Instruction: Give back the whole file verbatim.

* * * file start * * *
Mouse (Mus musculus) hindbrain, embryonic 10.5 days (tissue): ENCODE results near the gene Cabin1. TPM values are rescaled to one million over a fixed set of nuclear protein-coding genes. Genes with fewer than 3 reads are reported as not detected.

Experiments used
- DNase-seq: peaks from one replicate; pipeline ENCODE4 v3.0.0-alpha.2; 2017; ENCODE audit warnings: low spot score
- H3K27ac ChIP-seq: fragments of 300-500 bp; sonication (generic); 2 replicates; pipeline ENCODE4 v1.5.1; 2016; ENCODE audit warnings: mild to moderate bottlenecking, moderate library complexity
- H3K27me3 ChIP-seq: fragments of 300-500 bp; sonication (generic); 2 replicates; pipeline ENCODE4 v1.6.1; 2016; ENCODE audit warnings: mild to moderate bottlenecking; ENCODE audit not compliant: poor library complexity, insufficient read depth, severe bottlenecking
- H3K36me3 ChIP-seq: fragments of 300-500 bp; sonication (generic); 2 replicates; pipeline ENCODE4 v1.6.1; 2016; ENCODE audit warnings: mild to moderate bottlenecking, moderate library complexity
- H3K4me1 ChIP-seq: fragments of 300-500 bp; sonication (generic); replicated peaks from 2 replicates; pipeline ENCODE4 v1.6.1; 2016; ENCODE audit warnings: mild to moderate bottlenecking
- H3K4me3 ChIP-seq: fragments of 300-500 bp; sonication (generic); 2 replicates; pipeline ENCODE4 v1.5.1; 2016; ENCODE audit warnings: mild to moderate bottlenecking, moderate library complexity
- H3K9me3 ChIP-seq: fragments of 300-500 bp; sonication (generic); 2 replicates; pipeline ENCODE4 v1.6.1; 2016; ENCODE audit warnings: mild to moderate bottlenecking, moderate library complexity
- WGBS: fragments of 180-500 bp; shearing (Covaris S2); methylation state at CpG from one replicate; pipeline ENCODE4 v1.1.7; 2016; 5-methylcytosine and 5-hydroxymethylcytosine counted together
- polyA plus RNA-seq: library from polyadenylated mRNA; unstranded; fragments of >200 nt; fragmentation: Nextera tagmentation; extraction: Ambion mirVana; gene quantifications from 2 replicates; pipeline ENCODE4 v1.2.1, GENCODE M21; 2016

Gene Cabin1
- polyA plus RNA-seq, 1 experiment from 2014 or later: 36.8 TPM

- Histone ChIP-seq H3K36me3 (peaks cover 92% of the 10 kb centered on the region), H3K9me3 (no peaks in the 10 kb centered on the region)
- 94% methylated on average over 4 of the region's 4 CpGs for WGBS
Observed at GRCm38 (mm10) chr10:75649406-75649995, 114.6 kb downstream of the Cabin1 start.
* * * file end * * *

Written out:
Mouse (Mus musculus) hindbrain, embryonic 10.5 days (tissue): ENCODE results near the gene Cabin1. TPM values are rescaled to one million over a fixed set of nuclear protein-coding genes. Genes with fewer than 3 reads are reported as not detected.

Experiments used
- DNase-seq: peaks from one replicate; pipeline ENCODE4 v3.0.0-alpha.2; 2017; ENCODE audit warnings: low spot score
- H3K27ac ChIP-seq: fragments of 300-500 bp; sonication (generic); 2 replicates; pipeline ENCODE4 v1.5.1; 2016; ENCODE audit warnings: mild to moderate bottlenecking, moderate library complexity
- H3K27me3 ChIP-seq: fragments of 300-500 bp; sonication (generic); 2 replicates; pipeline ENCODE4 v1.6.1; 2016; ENCODE audit warnings: mild to moderate bottlenecking; ENCODE audit not compliant: poor library complexity, insufficient read depth, severe bottlenecking
- H3K36me3 ChIP-seq: fragments of 300-500 bp; sonication (generic); 2 replicates; pipeline ENCODE4 v1.6.1; 2016; ENCODE audit warnings: mild to moderate bottlenecking, moderate library complexity
- H3K4me1 ChIP-seq: fragments of 300-500 bp; sonication (generic); replicated peaks from 2 replicates; pipeline ENCODE4 v1.6.1; 2016; ENCODE audit warnings: mild to moderate bottlenecking
- H3K4me3 ChIP-seq: fragments of 300-500 bp; sonication (generic); 2 replicates; pipeline ENCODE4 v1.5.1; 2016; ENCODE audit warnings: mild to moderate bottlenecking, moderate library complexity
- H3K9me3 ChIP-seq: fragments of 300-500 bp; sonication (generic); 2 replicates; pipeline ENCODE4 v1.6.1; 2016; ENCODE audit warnings: mild to moderate bottlenecking, moderate library complexity
- WGBS: fragments of 180-500 bp; shearing (Covaris S2); methylation state at CpG from one replicate; pipeline ENCODE4 v1.1.7; 2016; 5-methylcytosine and 5-hydroxymethylcytosine counted together
- polyA plus RNA-seq: library from polyadenylated mRNA; unstranded; fragments of >200 nt; fragmentation: Nextera tagmentation; extraction: Ambion mirVana; gene quantifications from 2 replicates; pipeline ENCODE4 v1.2.1, GENCODE M21; 2016

Gene Cabin1
- polyA plus RNA-seq, 1 experiment from 2014 or later: 36.8 TPM

- Histone ChIP-seq H3K36me3 (peaks cover 92% of the 10 kb centered on the region), H3K9me3 (no peaks in the 10 kb centered on the region)
- 94% methylated on average over 4 of the region's 4 CpGs for WGBS
Observed at GRCm38 (mm10) chr10:75649406-75649995, 114.6 kb downstream of the Cabin1 start.